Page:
5 Types Of Sleep Disorders and How to Code Them

by | Last updated Oct 3, 2022 | Published on Aug 30, 2022 | Blog, Allergy and Sleep Medicine Medical Coding, Medical Coding | 0 comments

Sleep Disorders
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Sleep disorder is a condition that impairs sleep and prevents you from getting sound sleep at night. It also causes daytime sleepiness as well as other symptoms. According to the American Sleep Association (ASA), 50-70 million US citizens have sleep disorder. This is not a small number. This statistic shows the importance of treating this condition. For effective patient care and treatment, the physician should submit claim documentation for reimbursement. The person who drafts claim submission documents for sleep disorder must be very careful while drafting as there are different types of sleep disorder and each type has a distinctive medical code. Thus, for this purpose, they can rely on experienced Allergy and Sleep Medicine Medical Coding providers for drafting accurate claim submission documentation.

As mentioned above, sleep disorders disrupt the proper sleep condition of a man. This condition might pave the way for several other conditions like hormone imbalance, mood swings, uneven weight management, stress and so on. When a patient presents with symptoms like daytime sleepiness, irregular breathing or increased movement during sleeping, then it is a matter of concern. The physician needs to determine which type of disorder the patient has, so that effective treatment can be provided.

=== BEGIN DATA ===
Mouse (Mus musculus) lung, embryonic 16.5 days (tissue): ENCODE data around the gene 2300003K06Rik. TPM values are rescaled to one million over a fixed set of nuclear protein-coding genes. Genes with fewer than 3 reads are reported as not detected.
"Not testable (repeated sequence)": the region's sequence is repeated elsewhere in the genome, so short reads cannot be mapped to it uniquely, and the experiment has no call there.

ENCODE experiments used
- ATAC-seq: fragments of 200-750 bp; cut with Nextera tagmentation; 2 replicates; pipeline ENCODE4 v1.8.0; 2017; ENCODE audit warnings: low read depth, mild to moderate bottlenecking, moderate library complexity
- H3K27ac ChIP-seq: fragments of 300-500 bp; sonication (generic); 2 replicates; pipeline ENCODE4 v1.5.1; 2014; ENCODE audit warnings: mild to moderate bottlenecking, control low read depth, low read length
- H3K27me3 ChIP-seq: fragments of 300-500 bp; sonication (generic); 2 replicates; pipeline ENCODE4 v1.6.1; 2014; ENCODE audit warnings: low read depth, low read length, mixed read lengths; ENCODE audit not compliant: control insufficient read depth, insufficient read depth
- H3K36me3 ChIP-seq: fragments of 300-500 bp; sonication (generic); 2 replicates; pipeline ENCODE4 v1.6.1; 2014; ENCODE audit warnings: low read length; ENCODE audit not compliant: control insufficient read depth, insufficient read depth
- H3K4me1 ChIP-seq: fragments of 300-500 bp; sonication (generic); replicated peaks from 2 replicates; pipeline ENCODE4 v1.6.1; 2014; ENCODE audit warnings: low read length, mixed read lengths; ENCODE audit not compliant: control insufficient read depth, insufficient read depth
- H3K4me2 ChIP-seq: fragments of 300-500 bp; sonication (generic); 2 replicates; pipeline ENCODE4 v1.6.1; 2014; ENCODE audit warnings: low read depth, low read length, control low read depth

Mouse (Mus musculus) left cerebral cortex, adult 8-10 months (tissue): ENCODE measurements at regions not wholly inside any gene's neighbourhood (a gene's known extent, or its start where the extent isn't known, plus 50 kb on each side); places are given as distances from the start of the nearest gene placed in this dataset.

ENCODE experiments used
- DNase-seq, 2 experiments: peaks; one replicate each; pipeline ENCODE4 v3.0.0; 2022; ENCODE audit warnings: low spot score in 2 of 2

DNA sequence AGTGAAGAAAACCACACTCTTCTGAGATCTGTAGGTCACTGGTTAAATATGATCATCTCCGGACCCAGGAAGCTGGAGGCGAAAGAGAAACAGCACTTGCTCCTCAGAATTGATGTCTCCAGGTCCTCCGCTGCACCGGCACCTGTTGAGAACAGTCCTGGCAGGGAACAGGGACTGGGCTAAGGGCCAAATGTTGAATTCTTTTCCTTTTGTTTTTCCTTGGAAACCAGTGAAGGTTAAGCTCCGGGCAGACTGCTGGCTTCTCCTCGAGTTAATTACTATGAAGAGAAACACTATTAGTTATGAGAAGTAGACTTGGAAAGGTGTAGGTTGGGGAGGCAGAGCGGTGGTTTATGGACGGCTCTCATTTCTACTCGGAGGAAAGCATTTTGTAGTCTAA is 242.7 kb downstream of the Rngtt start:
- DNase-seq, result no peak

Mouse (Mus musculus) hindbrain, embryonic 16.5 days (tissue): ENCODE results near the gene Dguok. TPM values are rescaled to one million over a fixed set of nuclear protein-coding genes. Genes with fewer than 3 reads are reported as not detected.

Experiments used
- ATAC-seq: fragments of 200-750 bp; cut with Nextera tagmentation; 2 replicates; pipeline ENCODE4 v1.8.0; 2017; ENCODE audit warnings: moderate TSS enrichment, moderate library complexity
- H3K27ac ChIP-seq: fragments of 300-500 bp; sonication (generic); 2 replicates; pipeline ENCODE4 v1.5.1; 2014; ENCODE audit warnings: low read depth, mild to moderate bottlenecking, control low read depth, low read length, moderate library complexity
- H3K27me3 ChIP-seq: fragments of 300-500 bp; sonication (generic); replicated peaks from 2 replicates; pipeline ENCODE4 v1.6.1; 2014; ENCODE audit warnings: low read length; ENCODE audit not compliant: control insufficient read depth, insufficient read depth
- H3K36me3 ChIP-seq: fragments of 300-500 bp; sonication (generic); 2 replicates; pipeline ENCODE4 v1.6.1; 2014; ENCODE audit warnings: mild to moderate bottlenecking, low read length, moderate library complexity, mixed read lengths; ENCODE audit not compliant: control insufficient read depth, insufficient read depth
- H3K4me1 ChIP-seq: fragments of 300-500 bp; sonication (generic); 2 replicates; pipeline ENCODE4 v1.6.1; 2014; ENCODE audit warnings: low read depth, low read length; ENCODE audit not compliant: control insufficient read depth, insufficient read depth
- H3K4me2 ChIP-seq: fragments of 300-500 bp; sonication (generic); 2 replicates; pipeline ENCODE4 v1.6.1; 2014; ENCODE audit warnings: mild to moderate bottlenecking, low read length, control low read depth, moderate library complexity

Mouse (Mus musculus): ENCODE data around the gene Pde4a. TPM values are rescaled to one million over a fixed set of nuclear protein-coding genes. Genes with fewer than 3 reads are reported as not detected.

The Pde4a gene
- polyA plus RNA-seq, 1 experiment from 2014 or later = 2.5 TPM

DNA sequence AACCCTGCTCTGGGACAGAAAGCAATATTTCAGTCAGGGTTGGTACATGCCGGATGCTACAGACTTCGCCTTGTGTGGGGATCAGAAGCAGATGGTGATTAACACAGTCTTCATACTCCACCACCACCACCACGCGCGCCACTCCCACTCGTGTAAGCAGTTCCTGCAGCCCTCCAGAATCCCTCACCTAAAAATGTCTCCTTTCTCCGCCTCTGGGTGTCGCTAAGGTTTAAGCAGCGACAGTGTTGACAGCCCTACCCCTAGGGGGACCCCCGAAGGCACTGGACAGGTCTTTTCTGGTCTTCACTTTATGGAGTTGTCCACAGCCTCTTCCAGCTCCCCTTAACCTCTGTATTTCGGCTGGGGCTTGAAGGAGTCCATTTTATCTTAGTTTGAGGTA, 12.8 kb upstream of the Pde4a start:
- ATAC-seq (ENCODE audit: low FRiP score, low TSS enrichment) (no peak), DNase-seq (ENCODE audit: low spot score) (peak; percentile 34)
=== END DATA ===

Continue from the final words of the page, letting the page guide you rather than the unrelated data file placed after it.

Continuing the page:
There are mainly five types of sleep disorder. While drafting reimbursement documents, the physician should clearly mention which type of sleep disorder the patient has as well as the condition of the patient as each type of sleep disorder has separate ICD-10 codes. Let’s check five types of sleep disorders and their corresponding ICD-10 codes.

Types of Sleep Disorders and their ICD-10 Codes

1) Insomnia